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Books that Notables Want To Read On Vacation

Posted July. 09, 2004 22:16,   


--Kang Kum-sil, Justice Minister

The book that I want to read this summer vacation is Carl.G Jung’s “Men and Culture.” It is a collection of his essays and handles various matters such as good and evil, death, marriage and relationships, women, conscience, and personality, all of which I am interested in. Through reading this book, I want to think about unconsciousness or soul, images of men, and society and culture.

--Kim Eoh-joon, head of Ddanzi-Ilbo

I will read Joachim C. Fest’s “Hitler 1, 2.” History is a result made from numerous causes weaved by chance or necessity. People in it are a part of variables and they cannot make history by themselves. However, Hitler is an exception. His influence on the times was more powerful than the one made on him by the times. He is the best example that represents the destructive power made by the improper combination of the times and a man. I have wondered about the details of the combination for a long time.

--Kim Je-dong, host of radio and television shows

I am planning to read Lee Oi-soo’s new essay “Babo-babo” (Babo means a fool in Korean) I am a fan of Lee Oi-soo. I feel friendly towards him because of his difficult childhood, his abnormal appearance and his personality that values inner value above appearances. A while ago I met him in person thanks to singer Yoon Do-hyun’s introduction and he sent me “Babo-babo,” his new book.

--Park Geun-hye, former leader of the Grand National Party

I want to learn about men through Moriya Hiroshi’s “Men’s power: three thousand years of China,” which teaches tactics and the art of war from Chinese classics. I also feel like reading Jeffrey K. Liker’s “The Toyota Way” because I feel attracted to the business mind that “The biggest rival of Toyota is Toyota itself.” I want to know the details about the fourteen principles of management of Toyota, which unceasingly pursues improvement.

--Park Min-gyu, a novelist

Howard Bloom’s “Lucifer Principle” is the book that I am reading now. I chose this book to find the answer to the question of why men are like this. During vacation, I want to reread Daniguchi Jiro’s “Fourteen years old 1, 2,” comic books that a novelist Kim Young-ha had recommended to me. In the story, a normal office worker finds himself returned to a fourteen-year-old boy when he sobers up. It is a story like “a midsummer night’s dream,” but it helps me to think about life once again.

--Park Sung-soo, Chairman of E-land

I think that a book which makes us have doubts is a good book. Peter F. Drucker’s books are such ones. I want to reread his books “The Effective Executive” and “Management Challenges for the 21st century.” The former was published in 1996 and the latter in 1999, but the two are like a set. In particular, chapters five and six of “Management Challenges for the 21st Century” contain useful advice knowledge-based workers need to succeed, so I want to recommend this book to other people.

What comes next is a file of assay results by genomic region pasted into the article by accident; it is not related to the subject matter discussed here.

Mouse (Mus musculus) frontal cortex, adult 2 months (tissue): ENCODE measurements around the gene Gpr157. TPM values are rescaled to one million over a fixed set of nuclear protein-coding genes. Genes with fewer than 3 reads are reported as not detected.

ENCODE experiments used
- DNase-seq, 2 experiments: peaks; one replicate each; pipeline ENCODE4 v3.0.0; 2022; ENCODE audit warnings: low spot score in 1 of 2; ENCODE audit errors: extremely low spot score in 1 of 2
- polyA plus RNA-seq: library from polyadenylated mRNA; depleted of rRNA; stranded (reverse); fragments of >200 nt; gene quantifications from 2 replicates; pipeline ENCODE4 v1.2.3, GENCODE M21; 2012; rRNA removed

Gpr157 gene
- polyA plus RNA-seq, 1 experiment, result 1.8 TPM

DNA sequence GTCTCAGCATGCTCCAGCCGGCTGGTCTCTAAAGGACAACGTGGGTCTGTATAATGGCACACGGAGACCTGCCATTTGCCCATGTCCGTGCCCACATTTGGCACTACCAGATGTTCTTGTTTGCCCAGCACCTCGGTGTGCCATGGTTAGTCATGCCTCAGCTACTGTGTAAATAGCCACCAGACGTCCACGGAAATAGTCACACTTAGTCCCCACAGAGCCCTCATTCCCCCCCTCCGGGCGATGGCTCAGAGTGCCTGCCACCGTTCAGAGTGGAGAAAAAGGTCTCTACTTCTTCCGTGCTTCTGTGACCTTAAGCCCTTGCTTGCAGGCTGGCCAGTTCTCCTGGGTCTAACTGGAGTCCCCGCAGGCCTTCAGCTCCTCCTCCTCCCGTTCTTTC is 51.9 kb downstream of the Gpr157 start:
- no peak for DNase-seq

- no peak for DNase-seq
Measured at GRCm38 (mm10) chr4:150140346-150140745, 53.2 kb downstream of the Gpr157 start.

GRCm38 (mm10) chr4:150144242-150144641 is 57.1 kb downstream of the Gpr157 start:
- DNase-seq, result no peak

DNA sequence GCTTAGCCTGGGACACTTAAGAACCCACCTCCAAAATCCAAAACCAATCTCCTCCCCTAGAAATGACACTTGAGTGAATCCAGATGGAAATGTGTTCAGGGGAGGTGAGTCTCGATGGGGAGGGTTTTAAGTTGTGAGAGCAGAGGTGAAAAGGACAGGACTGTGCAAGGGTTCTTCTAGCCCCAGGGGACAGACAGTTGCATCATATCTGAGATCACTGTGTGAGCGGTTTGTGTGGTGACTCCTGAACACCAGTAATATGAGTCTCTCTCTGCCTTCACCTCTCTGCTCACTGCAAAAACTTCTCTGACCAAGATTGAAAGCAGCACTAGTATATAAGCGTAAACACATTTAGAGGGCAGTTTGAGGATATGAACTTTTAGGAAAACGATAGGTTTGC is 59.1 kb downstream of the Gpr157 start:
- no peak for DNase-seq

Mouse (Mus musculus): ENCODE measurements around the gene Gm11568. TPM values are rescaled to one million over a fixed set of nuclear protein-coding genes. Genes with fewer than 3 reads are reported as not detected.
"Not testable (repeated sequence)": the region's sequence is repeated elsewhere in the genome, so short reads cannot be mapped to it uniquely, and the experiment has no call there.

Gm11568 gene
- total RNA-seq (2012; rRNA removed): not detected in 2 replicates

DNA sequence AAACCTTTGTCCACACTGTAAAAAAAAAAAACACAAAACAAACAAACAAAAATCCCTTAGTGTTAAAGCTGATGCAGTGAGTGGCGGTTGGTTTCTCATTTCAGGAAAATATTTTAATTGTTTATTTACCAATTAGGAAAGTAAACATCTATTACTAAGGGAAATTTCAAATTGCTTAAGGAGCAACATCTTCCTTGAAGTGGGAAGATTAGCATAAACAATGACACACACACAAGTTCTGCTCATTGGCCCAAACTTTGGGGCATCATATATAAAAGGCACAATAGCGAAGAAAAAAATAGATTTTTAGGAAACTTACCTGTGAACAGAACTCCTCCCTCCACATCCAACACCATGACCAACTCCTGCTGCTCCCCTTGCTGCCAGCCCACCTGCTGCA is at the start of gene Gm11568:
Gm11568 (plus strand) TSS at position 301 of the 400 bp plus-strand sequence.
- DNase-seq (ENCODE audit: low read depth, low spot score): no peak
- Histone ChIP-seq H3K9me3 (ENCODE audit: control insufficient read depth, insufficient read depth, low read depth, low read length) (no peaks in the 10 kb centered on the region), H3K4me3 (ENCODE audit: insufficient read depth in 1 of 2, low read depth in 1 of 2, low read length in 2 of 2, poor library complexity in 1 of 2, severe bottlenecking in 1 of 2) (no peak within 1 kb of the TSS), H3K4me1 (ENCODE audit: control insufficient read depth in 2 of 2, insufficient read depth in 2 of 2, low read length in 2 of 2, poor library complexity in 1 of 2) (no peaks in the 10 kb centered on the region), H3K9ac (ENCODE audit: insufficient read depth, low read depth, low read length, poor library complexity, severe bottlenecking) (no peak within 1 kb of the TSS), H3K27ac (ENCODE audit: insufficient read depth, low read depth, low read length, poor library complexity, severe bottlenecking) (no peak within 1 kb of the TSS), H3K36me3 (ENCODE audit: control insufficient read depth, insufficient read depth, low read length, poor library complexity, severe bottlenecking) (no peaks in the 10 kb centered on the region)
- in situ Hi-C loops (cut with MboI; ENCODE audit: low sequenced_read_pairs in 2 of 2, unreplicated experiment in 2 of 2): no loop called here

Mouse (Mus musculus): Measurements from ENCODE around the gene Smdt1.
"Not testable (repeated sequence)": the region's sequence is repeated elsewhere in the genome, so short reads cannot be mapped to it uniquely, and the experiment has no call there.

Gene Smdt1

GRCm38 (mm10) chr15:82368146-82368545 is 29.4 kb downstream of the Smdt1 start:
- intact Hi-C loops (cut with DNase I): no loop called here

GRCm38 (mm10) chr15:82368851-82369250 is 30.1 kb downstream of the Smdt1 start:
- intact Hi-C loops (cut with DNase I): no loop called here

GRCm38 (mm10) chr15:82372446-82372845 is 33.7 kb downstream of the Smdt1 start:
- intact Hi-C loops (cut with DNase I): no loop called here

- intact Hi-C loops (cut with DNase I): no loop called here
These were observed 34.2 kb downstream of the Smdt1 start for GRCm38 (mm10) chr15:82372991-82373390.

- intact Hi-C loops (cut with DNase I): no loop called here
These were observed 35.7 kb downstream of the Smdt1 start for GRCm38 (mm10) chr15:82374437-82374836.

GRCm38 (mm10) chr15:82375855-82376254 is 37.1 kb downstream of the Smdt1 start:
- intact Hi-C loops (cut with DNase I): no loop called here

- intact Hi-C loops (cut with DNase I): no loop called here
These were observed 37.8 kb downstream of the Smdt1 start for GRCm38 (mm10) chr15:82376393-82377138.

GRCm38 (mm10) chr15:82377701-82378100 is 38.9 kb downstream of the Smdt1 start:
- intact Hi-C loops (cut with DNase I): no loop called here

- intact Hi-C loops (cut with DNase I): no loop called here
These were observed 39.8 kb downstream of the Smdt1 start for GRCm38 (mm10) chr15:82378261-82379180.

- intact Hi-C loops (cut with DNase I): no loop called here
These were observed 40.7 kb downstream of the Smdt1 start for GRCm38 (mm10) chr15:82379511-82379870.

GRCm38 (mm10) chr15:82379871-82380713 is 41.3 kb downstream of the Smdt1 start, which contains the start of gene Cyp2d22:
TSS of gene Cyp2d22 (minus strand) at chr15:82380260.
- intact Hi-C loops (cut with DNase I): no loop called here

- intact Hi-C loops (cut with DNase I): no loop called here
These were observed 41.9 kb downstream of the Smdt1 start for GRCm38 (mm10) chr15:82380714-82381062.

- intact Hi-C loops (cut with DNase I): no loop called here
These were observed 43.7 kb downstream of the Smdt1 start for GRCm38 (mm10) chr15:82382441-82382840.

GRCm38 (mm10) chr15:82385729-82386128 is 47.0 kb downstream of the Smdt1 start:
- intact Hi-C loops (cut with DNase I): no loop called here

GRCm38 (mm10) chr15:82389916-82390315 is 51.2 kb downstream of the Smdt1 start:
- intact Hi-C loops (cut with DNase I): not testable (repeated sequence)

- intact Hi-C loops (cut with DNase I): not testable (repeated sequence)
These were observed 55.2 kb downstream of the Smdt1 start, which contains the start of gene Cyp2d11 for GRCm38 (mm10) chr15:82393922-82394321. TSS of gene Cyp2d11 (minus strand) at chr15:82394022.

--Shin Kyoung-sook, Novelist

I usually read whatever catches my eyes rather than reading from a set list, but I want to read once again: “The Private Life of Plants” (Written by Sir David Attenborough, Kachi) and “One Hundred Types of National Trees that We Really Need to Know” (Written by Lee Yu-mi, Hyunam Publishing). If I get to know our one hundred trees, it is as if I’m making one hundred friends. And if I get to know how to communicate with plants, it is as if I get to own a large garden of my own.

--Ahn Kyoung-hwan, Professor of Law at Seoul National University

I plan to read thoroughly Hyecho’s “Wang Oh Chun Chuk Guk Jon,” (Hakgojae) translated by Chung Soo-il. I might be able to compare my own sentiments of the land that I have passed by. It is quite a summer treat to be able to admire the system of knowledge that furthers the details, from 5,000 letters written 1,300 years ago to 500 pages. If I have spare energy, I might try “My Name Is Red” by Orhan Pamuk for a change.

--Ahn Chul-soo, CEO of AhnLap

“Distant Country Neighboring Country,” a series of cartoons by Professor Lee Won–bok are books that throw in materials to think over for elementary students as well as for grown-ups. Also, the volume on Korea is a criticism book on Korean culture from an objective view with our own nation set as a distant country. The author of “The Lexus and the Olive Tree” (Thomas Friedman, ChangHae) is a specialist on both the Middle East and Wall Street, rather contrary areas. He is a 21st century type specialist who discovered and established the concept of the connection between the two which ordinary people cannot see.

--Lee Kyoung-sook, President of Sookmyung Women’s University

The Purpose-Driven Life (Written by Rick Warren, Timothy) and “Wings of Next Generation” (Written by Han Hong, Vision and Leadership) are the books that I want to read again and that I want to recommend to others. “The Purpose-Driven Life” tells us that whether or not we succeed in our life depends on our sense of duty. The author of “Wings of Next Generation” is a reverend and university professor and sends us a hopeful message that education is our dream and that everyone can realize this dream with hope and vision.